Change in factual basis of case must be disclosed

LAW REPORT: 21 January 1997

Vernon v Bosley; Court of Appeal (Lord Justice Stuart-Smith, Lord Justice Evans, Lord Justice Thorpe) 13 December 1996

Where the material facts on whose basis a civil action had been conducted were known by the plaintiff to have altered, he was under a duty to disclose the fact to the defendant and the judge.

The Court of Appeal by a majority (Lord Justice Evans dissenting) allowed an appeal by the defendant, Katherine Sarah Bosley, and reduced from pounds 1,332,231.59 to pounds 541,493.70 the damages awarded by Mr Justice Sedley on 30 Janaury 1995 to the plaintiff, Peter Frazer Vernon.

Dermod O'Brien QC and Daniel Pearce-Higgins (Howard Palser Grossman Hermer & Partners) for the defendant; David Blunt QC and Jonathan Marks QC (Osborne Clarke, Bristol) for the plaintiff; Diana Cotton QC (Treasury Solicitor) as amicus curiae.

Lord Justice Stuart-Smith said the plaintiff's claim was in respect of nervous shock or psychiatric injury suffered by him after witnessing the death of two daughters in a car accident. The defendant did not deny negligence but disputed that the plaintiff suffered post- traumatic stress disorder, as opposed to an extreme grief reaction, and argued that his subsequent psychological problems had other causes.

The appeal court had already handed down draft judgments reducing the judge's award but no final order had been drawn up when, on 17 April 1996, Mr O'Brien received from an anonymous sender copies of a judgment given by Judge McNaught in Gloucester County Court on 6 January 1995 in proceedings between the plaintiff and his wife relating to their children, and a judgment of the Court of Appeal on 4 July 1995 affirming his decision. These judgments revealed that the evidence before the family court had been that the plaintiff's psychiatric health had dramatically improved and he was substantially if not fully recovered.

The defendant applied for, and was granted, a rehearing of the appeal against Mr Justice Sedley's judgment. Further evidence was admitted as to the plaintiff's mental condition at the time that judgment was given. Their Lordships concluded that the plaintiff had made a substantial recovery and that evidence of that recovery should have been disclosed to the defendant's advisers before Mr Justice Sedley gave judgment.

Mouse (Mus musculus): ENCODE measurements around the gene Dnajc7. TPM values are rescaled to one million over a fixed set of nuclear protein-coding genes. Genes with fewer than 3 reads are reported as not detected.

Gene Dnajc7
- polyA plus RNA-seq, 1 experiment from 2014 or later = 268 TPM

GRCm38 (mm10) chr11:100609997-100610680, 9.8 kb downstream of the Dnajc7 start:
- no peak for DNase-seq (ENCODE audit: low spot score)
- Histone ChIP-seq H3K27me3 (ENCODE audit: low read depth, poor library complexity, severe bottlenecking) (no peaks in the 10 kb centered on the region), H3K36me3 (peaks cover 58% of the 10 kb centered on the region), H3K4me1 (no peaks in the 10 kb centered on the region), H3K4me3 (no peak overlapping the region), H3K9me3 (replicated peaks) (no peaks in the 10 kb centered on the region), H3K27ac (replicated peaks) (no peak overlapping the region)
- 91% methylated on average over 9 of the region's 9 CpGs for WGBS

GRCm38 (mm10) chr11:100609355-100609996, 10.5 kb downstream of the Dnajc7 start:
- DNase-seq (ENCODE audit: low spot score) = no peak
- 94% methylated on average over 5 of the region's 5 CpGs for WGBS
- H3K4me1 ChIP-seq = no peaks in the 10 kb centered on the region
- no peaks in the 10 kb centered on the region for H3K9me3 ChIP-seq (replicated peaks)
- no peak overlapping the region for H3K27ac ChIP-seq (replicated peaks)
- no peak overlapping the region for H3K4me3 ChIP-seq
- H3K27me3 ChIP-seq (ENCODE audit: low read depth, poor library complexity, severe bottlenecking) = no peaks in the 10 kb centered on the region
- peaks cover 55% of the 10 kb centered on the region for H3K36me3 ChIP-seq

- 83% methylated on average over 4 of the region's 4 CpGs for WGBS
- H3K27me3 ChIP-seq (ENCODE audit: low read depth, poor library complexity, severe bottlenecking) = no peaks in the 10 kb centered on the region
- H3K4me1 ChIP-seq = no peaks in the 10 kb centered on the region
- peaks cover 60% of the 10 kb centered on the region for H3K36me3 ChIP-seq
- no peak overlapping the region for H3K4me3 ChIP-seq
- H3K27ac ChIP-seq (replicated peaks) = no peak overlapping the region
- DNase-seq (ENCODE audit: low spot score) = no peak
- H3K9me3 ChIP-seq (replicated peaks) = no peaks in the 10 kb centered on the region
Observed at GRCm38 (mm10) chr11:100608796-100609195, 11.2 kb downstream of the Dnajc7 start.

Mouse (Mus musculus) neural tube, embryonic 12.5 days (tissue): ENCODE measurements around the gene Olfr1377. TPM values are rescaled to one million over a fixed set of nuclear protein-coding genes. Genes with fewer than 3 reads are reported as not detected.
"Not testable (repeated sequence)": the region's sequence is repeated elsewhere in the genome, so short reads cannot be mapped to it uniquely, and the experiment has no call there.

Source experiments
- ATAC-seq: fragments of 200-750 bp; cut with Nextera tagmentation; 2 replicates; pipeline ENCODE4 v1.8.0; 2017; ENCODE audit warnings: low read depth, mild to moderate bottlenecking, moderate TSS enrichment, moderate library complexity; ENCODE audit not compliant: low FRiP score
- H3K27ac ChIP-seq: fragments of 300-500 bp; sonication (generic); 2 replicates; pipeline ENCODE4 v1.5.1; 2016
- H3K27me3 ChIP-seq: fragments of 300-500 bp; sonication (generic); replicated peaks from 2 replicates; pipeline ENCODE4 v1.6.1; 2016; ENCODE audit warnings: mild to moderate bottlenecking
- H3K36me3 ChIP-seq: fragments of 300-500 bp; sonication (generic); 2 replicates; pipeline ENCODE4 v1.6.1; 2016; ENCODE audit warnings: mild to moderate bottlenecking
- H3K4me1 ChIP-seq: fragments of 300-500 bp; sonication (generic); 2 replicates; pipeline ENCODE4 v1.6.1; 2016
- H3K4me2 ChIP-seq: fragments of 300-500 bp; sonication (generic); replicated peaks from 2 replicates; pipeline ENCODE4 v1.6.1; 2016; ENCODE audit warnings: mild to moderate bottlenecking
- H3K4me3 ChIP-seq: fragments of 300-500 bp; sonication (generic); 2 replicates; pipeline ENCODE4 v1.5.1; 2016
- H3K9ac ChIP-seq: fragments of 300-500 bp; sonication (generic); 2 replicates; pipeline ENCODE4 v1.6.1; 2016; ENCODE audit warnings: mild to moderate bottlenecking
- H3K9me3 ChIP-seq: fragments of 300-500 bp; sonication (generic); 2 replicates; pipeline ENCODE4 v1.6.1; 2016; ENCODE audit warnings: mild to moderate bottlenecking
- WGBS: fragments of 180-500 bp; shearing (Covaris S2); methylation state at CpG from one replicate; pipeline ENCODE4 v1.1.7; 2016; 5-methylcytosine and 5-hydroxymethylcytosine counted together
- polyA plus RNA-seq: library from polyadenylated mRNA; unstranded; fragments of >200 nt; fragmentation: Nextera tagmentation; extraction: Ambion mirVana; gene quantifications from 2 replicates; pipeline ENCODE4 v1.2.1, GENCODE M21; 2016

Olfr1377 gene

It was the duty of every litigant not to mislead the court or his opponent, not just by giving evidence known to be untrue, but also by leading the court to believe a certain state of affairs, once believed to be true, but now no longer so. That duty continued until the judge had given judgment.

The plaintiff's case had been argued before Mr Justice Sedley on the basis of evidence which the plaintiff knew at the time, and his legal advisers knew shortly afterwards, did not represent the true position. Unless the altered position was communicated to the judge there was a risk that he would give judgment on a basis that was no longer true, and that was what happened here.

Mr Blunt sought to rely on the difference between actively misleading and passively standing by and watching the court being misled. The classic example of the distinction was where a barrister knew his client had previous convictions but the court and prosecution did not: he was not obliged to disclose the convictions but he must not suggest his client was a man of good character.

Similarly, neither the litigant nor his lawyers in a civil case were bound to call witnesses whose evidence did not support their case.

But where the case had been conducted on the basis of certain material facts which were an essential part of the case, in this case the plaintiff's condition at the time of the trial and the prognosis, which were discovered before judgment to be significantly different, the court was being misled, not by the defendant's failure to put before it material of which she could or should have been aware, but by the plaintiff's and his advisers' failure to correct an incorrect appreciation which the court would otherwise have.

His Lordship accepted that the plaintiff's counsel had not deliberately intended to deceive the court. But they made a serious error of judgment in failing to advise him of the need to disclose. By the time the case came before the appeal court, they should have appreciated that they could no longer seek to uphold the judgment.

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